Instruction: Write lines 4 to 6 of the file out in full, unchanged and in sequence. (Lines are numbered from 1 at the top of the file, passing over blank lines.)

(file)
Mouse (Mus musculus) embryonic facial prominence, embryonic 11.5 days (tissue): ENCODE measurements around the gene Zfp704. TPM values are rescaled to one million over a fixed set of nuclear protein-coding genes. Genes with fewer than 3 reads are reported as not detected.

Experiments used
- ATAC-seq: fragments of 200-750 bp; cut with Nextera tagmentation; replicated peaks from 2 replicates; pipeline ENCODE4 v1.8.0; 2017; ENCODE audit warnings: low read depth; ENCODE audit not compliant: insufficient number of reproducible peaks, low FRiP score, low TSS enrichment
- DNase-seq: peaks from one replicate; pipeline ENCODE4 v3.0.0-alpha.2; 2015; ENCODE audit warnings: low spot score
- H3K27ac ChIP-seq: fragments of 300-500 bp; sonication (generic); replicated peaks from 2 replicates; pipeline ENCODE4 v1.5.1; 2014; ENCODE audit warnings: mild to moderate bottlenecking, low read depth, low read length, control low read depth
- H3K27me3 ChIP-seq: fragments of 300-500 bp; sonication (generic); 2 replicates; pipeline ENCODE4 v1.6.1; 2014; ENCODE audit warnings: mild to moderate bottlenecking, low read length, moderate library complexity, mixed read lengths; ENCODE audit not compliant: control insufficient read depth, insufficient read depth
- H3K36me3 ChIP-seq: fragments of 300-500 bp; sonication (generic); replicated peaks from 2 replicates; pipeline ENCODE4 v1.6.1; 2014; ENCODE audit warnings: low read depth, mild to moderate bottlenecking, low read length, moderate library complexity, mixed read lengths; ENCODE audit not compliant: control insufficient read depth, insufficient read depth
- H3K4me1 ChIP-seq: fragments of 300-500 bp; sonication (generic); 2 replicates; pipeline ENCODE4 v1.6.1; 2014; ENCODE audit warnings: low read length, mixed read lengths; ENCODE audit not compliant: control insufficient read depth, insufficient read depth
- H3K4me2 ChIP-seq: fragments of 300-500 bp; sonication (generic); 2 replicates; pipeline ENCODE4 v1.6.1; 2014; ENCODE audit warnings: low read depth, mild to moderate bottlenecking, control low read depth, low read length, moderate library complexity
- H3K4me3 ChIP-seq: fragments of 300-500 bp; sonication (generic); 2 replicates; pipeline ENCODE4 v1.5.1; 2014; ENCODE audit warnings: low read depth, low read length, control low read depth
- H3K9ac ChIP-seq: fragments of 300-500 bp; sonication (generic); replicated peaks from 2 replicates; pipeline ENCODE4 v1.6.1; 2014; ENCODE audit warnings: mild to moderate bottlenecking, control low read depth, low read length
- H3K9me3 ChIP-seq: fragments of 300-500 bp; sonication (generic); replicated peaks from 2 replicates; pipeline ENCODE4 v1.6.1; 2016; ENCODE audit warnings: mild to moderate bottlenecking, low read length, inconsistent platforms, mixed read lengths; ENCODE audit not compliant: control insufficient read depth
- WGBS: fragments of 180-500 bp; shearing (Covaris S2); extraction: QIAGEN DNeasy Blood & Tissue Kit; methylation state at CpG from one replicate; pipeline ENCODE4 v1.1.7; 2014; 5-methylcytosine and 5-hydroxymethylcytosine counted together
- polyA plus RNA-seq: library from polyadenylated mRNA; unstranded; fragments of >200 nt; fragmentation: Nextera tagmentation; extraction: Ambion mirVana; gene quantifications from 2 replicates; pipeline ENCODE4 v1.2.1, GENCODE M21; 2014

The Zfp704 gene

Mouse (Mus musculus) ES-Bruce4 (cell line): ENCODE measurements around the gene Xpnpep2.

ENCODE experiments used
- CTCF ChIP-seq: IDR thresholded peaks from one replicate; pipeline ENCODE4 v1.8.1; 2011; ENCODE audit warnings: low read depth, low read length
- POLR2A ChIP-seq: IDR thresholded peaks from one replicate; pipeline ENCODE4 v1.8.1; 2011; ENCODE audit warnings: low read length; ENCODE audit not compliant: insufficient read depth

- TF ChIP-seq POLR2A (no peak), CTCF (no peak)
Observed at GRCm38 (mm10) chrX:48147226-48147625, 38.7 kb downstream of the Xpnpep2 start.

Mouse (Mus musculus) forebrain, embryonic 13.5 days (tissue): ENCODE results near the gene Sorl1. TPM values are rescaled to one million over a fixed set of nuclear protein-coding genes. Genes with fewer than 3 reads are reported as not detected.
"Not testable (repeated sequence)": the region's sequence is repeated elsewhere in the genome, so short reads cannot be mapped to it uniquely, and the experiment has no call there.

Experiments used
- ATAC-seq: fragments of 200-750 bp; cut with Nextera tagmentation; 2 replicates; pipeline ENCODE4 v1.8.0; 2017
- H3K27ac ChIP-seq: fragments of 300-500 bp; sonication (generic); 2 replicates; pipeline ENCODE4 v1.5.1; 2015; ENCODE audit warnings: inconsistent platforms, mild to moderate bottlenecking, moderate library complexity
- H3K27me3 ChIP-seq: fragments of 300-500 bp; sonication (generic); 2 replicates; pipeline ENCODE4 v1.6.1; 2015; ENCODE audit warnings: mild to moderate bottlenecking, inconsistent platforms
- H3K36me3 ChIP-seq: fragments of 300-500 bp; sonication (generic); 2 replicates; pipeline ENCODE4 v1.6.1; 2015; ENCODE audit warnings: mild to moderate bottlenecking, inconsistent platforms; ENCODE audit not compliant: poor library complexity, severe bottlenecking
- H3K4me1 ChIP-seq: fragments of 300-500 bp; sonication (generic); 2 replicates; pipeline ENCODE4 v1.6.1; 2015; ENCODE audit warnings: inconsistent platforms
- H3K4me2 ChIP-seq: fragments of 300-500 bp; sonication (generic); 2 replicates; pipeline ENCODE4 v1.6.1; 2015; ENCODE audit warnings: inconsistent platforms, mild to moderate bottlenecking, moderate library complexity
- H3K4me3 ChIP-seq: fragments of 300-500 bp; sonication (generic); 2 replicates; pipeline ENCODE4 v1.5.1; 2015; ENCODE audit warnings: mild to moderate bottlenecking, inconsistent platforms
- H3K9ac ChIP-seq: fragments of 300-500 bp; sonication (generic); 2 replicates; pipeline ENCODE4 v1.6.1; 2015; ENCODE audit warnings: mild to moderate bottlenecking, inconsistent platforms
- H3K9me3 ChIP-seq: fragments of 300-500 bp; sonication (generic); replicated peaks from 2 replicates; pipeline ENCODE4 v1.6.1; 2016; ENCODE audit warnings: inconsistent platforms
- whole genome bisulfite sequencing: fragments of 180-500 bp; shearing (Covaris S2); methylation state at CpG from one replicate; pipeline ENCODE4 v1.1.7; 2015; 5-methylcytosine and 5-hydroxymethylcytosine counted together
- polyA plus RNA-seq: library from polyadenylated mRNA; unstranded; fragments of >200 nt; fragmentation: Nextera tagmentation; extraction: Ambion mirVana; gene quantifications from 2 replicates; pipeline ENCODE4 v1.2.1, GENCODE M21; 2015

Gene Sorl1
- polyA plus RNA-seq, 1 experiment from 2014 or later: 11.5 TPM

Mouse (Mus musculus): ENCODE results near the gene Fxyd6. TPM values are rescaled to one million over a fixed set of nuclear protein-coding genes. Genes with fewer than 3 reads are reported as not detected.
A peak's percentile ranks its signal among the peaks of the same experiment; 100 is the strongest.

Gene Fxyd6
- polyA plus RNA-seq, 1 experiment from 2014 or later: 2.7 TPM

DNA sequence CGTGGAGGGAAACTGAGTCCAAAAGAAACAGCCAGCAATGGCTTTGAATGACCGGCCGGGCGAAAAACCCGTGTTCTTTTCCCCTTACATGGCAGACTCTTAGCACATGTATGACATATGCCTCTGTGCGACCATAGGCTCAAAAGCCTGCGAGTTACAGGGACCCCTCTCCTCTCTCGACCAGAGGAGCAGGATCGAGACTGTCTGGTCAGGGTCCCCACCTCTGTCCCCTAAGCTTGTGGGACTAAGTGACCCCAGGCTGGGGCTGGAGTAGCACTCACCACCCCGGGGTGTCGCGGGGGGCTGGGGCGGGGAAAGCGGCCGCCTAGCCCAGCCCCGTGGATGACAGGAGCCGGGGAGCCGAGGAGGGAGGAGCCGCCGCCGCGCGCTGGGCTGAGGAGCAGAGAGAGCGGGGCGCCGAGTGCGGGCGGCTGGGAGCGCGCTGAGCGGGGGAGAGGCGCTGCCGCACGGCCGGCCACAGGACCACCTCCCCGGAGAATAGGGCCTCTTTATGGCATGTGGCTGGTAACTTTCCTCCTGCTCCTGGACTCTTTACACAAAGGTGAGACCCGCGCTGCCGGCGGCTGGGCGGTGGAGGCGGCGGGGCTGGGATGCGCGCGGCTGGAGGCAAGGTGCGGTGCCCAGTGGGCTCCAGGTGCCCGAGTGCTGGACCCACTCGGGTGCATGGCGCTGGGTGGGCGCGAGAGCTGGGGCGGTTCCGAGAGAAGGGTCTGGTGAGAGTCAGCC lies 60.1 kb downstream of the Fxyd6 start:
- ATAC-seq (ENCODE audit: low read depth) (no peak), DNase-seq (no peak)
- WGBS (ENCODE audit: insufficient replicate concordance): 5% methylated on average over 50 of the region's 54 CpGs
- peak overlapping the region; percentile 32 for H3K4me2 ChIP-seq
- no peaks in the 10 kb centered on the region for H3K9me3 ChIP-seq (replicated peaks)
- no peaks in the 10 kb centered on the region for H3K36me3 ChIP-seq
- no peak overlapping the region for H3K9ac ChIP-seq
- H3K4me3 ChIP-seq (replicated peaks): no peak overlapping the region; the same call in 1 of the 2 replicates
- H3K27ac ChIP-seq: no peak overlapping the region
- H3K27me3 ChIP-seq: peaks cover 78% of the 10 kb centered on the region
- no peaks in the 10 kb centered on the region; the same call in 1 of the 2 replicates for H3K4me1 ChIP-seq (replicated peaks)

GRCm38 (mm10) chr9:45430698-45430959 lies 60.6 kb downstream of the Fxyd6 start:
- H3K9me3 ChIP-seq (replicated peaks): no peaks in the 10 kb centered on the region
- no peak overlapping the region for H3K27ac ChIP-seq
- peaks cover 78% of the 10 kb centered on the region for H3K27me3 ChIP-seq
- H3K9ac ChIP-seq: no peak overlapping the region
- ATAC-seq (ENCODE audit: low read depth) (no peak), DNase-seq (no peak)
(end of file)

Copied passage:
- DNase-seq: peaks from one replicate; pipeline ENCODE4 v3.0.0-alpha.2; 2015; ENCODE audit warnings: low spot score
- H3K27ac ChIP-seq: fragments of 300-500 bp; sonication (generic); replicated peaks from 2 replicates; pipeline ENCODE4 v1.5.1; 2014; ENCODE audit warnings: mild to moderate bottlenecking, low read depth, low read length, control low read depth
- H3K27me3 ChIP-seq: fragments of 300-500 bp; sonication (generic); 2 replicates; pipeline ENCODE4 v1.6.1; 2014; ENCODE audit warnings: mild to moderate bottlenecking, low read length, moderate library complexity, mixed read lengths; ENCODE audit not compliant: control insufficient read depth, insufficient read depth